Isn't it funny. You live somewhere for years and your life assumes a regular pattern. You get up, you go to work, you do the shopping on the same day and at the same place every week. You swear to yourself, when I retire I'm going to break all of my routines. So, here I am, one year and six days after retirement...and blessed if I haven't got into a new kind of routine!
Sunday has become Dump Day. There's barely a week goes by when I don't have a car full of stuff to take to the Cradle Hill Recycling Centre - AKA The Dump. This week it was carpets. I must, of course, praise the generosity of the former occupants of this house in leaving the carpets for us. Sadly, however, those carpets were, shall we say, a little less than perfect, covered as they were in interesting single celled organisms, and languishing in the loft. They were also possessed of an interesting aroma; you could probably use them as an air freshener if you lived at the centre of a sewage farm. I'm hoping that the leaving of the carpets was not an oversight on their part, and that I'm not going to get a visit from the previous owners, asking for them back. I'd have to come clean - something that the carpets would never do, even with a generous dose of napalm - and I would also have to admit to disposing of their interesting collection of damaged house bricks.
That was the dull bit of the Sunday routine. After that was the bit I like best - wandering into town to get the papers. I always go via the beach to see what interesting stuff the tide has thrown up. There wasn't much this morning; some seaweed, a few bits of old rope, some driftwood that wasn't worth taking home to use on the fire...but on the positive side, the sky was a brilliant blue, the sea was sparkling, and I had the place almost to myself. I could quite happily have stayed there all day but, as we have a couple of friends popping in this afternoon, this would have seemed churlish. So, home I went.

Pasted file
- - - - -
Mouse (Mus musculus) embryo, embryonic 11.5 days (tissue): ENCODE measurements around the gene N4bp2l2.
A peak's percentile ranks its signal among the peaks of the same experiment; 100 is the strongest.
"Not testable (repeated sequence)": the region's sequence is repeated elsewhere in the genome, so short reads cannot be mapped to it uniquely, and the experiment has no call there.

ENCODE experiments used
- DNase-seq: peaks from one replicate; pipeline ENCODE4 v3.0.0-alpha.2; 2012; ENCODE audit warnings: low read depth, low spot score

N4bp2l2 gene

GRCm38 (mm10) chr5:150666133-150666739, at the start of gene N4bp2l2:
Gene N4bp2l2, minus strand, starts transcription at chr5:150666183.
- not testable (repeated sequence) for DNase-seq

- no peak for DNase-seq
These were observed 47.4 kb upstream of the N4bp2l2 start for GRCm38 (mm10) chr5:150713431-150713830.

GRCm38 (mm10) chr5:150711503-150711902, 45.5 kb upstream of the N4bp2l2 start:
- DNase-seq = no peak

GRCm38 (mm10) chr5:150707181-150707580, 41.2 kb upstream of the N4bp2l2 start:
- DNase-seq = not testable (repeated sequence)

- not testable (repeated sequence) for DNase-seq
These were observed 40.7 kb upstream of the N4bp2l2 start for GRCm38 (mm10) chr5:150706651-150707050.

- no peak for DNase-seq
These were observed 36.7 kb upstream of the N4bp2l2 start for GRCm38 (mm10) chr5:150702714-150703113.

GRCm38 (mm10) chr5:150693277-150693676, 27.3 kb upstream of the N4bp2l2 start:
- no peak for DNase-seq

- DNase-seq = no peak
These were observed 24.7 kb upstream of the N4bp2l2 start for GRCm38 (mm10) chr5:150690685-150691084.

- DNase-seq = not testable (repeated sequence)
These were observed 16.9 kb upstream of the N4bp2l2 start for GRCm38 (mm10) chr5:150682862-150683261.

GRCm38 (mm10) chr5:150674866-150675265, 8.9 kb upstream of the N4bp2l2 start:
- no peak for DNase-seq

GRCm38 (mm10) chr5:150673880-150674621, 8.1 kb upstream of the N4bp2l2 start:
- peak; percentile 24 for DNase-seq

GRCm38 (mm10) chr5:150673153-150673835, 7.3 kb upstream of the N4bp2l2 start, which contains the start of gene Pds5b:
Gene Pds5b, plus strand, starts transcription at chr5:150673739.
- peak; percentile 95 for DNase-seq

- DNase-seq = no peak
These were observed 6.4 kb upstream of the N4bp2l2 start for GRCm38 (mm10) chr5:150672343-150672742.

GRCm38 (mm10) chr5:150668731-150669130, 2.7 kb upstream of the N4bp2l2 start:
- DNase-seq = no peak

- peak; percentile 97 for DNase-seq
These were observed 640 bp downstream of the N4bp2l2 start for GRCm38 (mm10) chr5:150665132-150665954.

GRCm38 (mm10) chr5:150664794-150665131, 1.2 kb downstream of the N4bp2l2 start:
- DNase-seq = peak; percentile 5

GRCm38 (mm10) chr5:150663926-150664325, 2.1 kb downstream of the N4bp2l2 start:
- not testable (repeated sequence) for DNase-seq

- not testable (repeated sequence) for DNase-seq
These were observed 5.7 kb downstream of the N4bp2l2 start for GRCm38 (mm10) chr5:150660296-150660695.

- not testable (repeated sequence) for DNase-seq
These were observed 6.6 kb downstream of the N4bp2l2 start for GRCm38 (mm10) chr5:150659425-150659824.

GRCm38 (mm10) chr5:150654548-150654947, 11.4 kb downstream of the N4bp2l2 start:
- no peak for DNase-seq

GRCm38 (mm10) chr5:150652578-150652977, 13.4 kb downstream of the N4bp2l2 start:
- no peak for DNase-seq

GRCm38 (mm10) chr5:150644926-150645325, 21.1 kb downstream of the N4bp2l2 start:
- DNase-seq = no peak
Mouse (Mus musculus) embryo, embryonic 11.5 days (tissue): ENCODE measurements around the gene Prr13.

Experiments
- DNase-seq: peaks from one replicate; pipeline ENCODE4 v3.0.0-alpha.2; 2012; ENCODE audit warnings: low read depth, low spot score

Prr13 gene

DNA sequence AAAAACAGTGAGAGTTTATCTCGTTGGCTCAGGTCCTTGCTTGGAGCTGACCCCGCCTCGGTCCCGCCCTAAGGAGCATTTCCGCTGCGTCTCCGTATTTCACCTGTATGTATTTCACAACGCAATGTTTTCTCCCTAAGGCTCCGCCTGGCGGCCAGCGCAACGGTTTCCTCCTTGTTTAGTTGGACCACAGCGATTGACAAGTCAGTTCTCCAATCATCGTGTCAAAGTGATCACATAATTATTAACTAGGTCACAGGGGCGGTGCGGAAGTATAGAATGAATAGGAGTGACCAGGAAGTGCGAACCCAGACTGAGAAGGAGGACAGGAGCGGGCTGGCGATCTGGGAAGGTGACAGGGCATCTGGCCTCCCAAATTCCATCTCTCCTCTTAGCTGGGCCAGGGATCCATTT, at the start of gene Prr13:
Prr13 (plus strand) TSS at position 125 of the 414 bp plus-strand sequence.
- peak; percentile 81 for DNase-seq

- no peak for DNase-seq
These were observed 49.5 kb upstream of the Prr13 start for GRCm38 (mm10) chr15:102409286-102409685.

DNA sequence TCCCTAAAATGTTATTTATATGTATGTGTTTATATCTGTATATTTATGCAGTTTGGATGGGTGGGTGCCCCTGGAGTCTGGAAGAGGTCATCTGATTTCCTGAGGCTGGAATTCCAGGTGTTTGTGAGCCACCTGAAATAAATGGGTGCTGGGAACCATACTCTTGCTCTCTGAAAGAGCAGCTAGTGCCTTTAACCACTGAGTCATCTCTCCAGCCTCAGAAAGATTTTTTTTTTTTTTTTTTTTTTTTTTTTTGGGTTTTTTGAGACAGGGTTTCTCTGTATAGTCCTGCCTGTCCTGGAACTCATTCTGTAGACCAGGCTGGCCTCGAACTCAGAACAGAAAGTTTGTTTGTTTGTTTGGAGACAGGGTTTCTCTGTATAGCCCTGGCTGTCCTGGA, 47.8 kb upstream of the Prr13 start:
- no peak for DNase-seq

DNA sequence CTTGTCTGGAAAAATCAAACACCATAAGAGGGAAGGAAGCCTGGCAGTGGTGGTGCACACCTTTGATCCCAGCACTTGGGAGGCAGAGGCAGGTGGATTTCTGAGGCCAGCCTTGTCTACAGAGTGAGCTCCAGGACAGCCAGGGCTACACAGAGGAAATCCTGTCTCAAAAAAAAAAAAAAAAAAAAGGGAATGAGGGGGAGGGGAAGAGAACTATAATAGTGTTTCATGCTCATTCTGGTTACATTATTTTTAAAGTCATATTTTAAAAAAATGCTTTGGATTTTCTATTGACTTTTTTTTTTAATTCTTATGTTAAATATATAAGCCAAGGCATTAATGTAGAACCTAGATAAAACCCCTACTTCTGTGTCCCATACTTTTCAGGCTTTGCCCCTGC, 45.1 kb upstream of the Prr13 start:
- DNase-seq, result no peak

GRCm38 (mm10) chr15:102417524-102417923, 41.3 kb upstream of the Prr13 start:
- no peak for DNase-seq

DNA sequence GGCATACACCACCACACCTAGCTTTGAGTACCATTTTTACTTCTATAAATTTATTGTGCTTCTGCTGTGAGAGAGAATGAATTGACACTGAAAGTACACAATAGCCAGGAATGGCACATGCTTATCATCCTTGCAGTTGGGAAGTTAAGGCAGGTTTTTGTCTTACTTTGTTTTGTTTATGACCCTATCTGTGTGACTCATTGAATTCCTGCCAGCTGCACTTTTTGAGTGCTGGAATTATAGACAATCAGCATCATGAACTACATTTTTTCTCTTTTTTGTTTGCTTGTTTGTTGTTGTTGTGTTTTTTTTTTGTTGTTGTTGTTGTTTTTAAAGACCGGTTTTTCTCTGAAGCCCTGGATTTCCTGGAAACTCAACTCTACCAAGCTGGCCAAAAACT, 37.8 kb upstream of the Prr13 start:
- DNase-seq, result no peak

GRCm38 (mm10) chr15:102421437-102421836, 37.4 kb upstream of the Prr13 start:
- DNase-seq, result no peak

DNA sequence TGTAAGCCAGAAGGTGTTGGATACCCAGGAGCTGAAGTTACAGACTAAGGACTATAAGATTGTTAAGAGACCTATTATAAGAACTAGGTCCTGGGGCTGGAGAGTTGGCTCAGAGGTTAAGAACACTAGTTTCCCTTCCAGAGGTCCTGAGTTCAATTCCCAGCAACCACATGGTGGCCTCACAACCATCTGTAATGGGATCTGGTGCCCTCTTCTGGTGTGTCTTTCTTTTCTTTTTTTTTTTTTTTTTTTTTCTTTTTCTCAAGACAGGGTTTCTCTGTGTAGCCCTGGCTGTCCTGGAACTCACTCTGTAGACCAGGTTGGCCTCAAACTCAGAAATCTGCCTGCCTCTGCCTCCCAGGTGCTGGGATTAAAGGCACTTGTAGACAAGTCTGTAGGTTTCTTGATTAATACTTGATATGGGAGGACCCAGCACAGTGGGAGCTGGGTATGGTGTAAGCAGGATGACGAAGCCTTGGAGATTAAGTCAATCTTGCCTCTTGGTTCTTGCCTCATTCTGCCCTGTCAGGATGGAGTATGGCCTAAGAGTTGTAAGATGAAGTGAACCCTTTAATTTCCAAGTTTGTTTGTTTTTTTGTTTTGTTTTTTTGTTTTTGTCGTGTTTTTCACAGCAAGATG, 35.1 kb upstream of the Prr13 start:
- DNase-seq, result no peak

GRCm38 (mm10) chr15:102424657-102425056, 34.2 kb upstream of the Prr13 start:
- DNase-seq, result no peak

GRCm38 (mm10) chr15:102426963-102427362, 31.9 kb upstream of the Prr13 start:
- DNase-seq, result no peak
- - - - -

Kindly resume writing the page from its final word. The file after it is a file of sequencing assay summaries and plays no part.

As I turned into the road in which I live, I noticed an elderly gentleman, sitting on a low window sill opposite the baker's shop. Nothing remarkable about that, of course. Seaford is full of elderly ladies and gentlemen having A Nice Sit Down; they've got it down to a fine art. But, as I passed this particular elderly gent, he started to sing Where have all the flowers gone? And he sang it in tune with a strongish voice; not in that curious, quavering way that many elderly folk have. He would probably have been around twenty one years old when the song was released. This led me to speculate on what tune, should I be fortunate enough to reach the age of seventy-odd, I myself could sing whilst having A Nice Sit Down on that rather commodious window sill. Mamma Mia, by Abba? Perhaps. Save All Your Kisses For Me, by Brotherhood of Man? Maybe. But, on balance, I think the winner by a short straw has to be Combine Harvester, by the Wurzels.
I love these Old Classics.
A Shaggy Garden
1 day ago